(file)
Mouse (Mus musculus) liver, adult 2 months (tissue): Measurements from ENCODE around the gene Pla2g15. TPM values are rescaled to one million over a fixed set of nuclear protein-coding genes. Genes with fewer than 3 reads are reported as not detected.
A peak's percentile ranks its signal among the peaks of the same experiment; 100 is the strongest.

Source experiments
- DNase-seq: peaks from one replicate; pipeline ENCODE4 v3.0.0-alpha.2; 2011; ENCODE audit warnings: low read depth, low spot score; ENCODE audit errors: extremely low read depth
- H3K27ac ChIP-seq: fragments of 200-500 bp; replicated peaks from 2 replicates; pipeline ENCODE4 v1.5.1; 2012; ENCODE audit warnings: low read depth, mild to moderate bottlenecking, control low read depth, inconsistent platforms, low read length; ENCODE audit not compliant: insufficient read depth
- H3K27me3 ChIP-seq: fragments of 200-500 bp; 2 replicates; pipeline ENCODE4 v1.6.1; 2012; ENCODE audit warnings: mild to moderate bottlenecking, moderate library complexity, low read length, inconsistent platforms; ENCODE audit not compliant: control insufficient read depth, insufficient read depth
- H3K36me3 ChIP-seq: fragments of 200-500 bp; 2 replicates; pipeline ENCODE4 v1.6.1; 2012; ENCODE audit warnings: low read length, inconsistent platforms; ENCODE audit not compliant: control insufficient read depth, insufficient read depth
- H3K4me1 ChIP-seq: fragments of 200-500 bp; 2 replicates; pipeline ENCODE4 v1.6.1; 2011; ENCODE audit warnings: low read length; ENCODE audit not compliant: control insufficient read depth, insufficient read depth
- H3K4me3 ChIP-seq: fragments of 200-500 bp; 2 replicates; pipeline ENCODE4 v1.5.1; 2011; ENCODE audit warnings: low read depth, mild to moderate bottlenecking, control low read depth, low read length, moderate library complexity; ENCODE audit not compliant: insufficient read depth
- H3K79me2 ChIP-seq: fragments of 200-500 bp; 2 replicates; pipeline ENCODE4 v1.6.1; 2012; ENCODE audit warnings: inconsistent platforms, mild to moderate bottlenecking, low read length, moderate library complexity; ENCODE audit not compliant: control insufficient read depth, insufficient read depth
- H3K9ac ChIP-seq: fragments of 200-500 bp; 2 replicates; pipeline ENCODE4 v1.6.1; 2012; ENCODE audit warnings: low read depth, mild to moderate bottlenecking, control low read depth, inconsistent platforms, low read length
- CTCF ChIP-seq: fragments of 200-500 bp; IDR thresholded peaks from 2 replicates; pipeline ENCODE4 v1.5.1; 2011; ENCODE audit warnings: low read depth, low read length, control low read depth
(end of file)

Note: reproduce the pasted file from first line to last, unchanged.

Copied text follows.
Mouse (Mus musculus) liver, adult 2 months (tissue): Measurements from ENCODE around the gene Pla2g15. TPM values are rescaled to one million over a fixed set of nuclear protein-coding genes. Genes with fewer than 3 reads are reported as not detected.
A peak's percentile ranks its signal among the peaks of the same experiment; 100 is the strongest.

Source experiments
- DNase-seq: peaks from one replicate; pipeline ENCODE4 v3.0.0-alpha.2; 2011; ENCODE audit warnings: low read depth, low spot score; ENCODE audit errors: extremely low read depth
- H3K27ac ChIP-seq: fragments of 200-500 bp; replicated peaks from 2 replicates; pipeline ENCODE4 v1.5.1; 2012; ENCODE audit warnings: low read depth, mild to moderate bottlenecking, control low read depth, inconsistent platforms, low read length; ENCODE audit not compliant: insufficient read depth
- H3K27me3 ChIP-seq: fragments of 200-500 bp; 2 replicates; pipeline ENCODE4 v1.6.1; 2012; ENCODE audit warnings: mild to moderate bottlenecking, moderate library complexity, low read length, inconsistent platforms; ENCODE audit not compliant: control insufficient read depth, insufficient read depth
- H3K36me3 ChIP-seq: fragments of 200-500 bp; 2 replicates; pipeline ENCODE4 v1.6.1; 2012; ENCODE audit warnings: low read length, inconsistent platforms; ENCODE audit not compliant: control insufficient read depth, insufficient read depth
- H3K4me1 ChIP-seq: fragments of 200-500 bp; 2 replicates; pipeline ENCODE4 v1.6.1; 2011; ENCODE audit warnings: low read length; ENCODE audit not compliant: control insufficient read depth, insufficient read depth
- H3K4me3 ChIP-seq: fragments of 200-500 bp; 2 replicates; pipeline ENCODE4 v1.5.1; 2011; ENCODE audit warnings: low read depth, mild to moderate bottlenecking, control low read depth, low read length, moderate library complexity; ENCODE audit not compliant: insufficient read depth
- H3K79me2 ChIP-seq: fragments of 200-500 bp; 2 replicates; pipeline ENCODE4 v1.6.1; 2012; ENCODE audit warnings: inconsistent platforms, mild to moderate bottlenecking, low read length, moderate library complexity; ENCODE audit not compliant: control insufficient read depth, insufficient read depth
- H3K9ac ChIP-seq: fragments of 200-500 bp; 2 replicates; pipeline ENCODE4 v1.6.1; 2012; ENCODE audit warnings: low read depth, mild to moderate bottlenecking, control low read depth, inconsistent platforms, low read length
- CTCF ChIP-seq: fragments of 200-500 bp; IDR thresholded peaks from 2 replicates; pipeline ENCODE4 v1.5.1; 2011; ENCODE audit warnings: low read depth, low read length, control low read depth